On September 30, 2015, Williams filed with the trial court a Motion to Empanel Jury. Williams asserted that because the finding that a juvenile offender actually killed, intended to kill, or attempted to kill the victim leads to a minimum forty-year sentence with a sentence review after twenty-five years-whereas a finding that the offender did not actually kill, intend to kill, or attempt to kill the victim results in there being no minimum sentence and a sentence review after fifteen years-Alleyne requires that this factual determination be made by a jury beyond a reasonable doubt. The trial court denied the motion on the basis that it had been directed by the Fifth District to make the finding.

         After a hearing, the trial court found that Williams both actually killed and intended to kill Brookins. The court subsequently held a resentencing hearing on the first-degree murder conviction pursuant to section 921.1401, Florida Statutes (2016), and again sentenced Williams to life imprisonment, but with a sentence review in twenty-five years, as required by section 921.1402(2)(a), Florida Statutes (2016).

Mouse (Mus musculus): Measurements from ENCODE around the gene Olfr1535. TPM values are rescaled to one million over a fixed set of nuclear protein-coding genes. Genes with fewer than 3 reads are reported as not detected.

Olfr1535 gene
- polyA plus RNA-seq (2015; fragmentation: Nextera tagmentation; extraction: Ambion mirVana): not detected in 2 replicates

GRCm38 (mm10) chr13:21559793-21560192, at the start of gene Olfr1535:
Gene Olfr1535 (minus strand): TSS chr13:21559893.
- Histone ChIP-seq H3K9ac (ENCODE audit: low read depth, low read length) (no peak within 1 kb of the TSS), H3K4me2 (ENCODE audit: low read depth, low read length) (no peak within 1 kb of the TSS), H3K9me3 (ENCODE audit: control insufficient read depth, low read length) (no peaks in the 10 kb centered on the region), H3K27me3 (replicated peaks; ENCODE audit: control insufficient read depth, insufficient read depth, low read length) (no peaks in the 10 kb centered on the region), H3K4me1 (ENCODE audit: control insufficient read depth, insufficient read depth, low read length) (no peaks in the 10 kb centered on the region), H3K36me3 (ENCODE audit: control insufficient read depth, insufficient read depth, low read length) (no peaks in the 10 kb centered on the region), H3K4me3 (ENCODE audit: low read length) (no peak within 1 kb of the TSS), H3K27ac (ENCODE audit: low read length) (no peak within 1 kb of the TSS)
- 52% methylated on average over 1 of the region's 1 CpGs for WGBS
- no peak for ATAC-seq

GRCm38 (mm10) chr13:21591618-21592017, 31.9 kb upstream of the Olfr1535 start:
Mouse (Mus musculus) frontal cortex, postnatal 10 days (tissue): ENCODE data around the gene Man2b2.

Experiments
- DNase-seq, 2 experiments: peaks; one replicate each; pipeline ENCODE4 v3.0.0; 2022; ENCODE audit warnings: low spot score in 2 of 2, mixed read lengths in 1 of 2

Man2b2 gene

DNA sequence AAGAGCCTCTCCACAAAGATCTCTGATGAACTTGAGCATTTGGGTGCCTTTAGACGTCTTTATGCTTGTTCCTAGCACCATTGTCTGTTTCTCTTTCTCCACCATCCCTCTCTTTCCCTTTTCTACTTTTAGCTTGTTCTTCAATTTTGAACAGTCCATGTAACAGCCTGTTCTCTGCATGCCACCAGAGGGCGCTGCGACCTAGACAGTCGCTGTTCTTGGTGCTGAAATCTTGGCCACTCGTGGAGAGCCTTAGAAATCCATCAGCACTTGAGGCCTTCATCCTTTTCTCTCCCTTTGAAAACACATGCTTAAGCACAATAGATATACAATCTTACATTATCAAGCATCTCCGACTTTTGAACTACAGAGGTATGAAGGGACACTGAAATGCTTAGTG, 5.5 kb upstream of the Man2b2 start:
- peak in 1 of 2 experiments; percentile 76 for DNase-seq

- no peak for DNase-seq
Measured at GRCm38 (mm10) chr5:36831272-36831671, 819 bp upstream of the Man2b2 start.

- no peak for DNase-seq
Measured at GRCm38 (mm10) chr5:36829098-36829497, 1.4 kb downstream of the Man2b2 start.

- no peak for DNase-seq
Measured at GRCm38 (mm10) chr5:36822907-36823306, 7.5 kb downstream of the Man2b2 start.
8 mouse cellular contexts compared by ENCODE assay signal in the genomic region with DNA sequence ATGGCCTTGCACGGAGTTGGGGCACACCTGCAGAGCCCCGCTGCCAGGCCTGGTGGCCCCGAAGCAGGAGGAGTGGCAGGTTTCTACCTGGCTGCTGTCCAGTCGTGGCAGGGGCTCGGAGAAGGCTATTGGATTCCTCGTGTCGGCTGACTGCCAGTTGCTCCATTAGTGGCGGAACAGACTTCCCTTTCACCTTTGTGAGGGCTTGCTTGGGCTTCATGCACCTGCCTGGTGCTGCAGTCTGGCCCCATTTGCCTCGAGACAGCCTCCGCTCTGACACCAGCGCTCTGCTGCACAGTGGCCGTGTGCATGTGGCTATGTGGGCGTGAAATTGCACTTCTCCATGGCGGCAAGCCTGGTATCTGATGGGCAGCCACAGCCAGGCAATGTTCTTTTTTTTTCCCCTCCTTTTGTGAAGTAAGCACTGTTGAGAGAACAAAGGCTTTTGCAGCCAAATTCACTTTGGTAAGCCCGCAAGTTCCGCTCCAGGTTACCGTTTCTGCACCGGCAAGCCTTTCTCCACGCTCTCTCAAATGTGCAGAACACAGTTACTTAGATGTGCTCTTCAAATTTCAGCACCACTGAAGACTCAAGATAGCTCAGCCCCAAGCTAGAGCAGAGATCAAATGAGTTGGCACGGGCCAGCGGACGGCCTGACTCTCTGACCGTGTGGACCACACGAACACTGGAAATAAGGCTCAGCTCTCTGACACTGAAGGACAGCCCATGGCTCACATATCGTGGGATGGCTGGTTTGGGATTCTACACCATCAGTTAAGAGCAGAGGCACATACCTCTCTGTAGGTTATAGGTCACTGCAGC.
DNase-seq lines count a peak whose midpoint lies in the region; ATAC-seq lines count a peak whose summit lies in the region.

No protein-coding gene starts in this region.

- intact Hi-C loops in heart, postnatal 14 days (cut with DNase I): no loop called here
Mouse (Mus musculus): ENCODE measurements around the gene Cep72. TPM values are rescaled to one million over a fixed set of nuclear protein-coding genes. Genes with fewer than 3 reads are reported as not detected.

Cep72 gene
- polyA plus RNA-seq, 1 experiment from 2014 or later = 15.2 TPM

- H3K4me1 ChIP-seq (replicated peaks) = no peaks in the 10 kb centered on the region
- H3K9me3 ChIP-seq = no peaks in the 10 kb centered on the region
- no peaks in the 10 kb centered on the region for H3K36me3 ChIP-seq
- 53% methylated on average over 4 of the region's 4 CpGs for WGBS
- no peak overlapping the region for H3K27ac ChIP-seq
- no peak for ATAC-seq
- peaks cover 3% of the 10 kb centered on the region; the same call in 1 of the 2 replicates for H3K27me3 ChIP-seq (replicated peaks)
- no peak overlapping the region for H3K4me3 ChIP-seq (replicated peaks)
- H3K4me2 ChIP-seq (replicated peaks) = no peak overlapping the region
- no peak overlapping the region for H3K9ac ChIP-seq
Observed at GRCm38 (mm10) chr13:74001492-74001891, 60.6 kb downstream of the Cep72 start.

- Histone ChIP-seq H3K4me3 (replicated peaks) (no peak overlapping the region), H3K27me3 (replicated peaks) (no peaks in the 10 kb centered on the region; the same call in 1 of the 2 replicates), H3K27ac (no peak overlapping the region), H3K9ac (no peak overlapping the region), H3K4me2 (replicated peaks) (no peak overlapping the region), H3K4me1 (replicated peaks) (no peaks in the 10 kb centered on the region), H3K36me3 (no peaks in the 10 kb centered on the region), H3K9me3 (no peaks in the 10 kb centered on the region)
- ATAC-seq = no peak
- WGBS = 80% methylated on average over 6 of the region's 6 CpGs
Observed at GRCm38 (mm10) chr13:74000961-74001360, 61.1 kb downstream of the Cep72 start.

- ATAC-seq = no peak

On appeal, Williams challenged the trial court's denial of his Motion to Empanel Jury. Williams II, 211 So.3d at 1071. The Fifth District held that the trial court properly denied the motion, but noted that the Alleyne challenge appeared to have merit on the basis that the finding "increases both the mandatory-minimum from zero years to forty years-if the sentencing court determines that life is not an appropriate sentence-and the time for a sentence review hearing from fifteen years to twenty-five years." Id. at 1072-73. However, the Fifth District explained that in Falcon v. State, 162 So.3d 954 (Fla. 2015), this Court stated the trial court was to make the finding of whether the defendant actually killed, intended to kill, or attempted to kill the victim. Id. at 1073.[6] As a result, the Fifth District certified the question now before this Court as one of great public importance.

         ANALYSIS

         Alleyne v. United States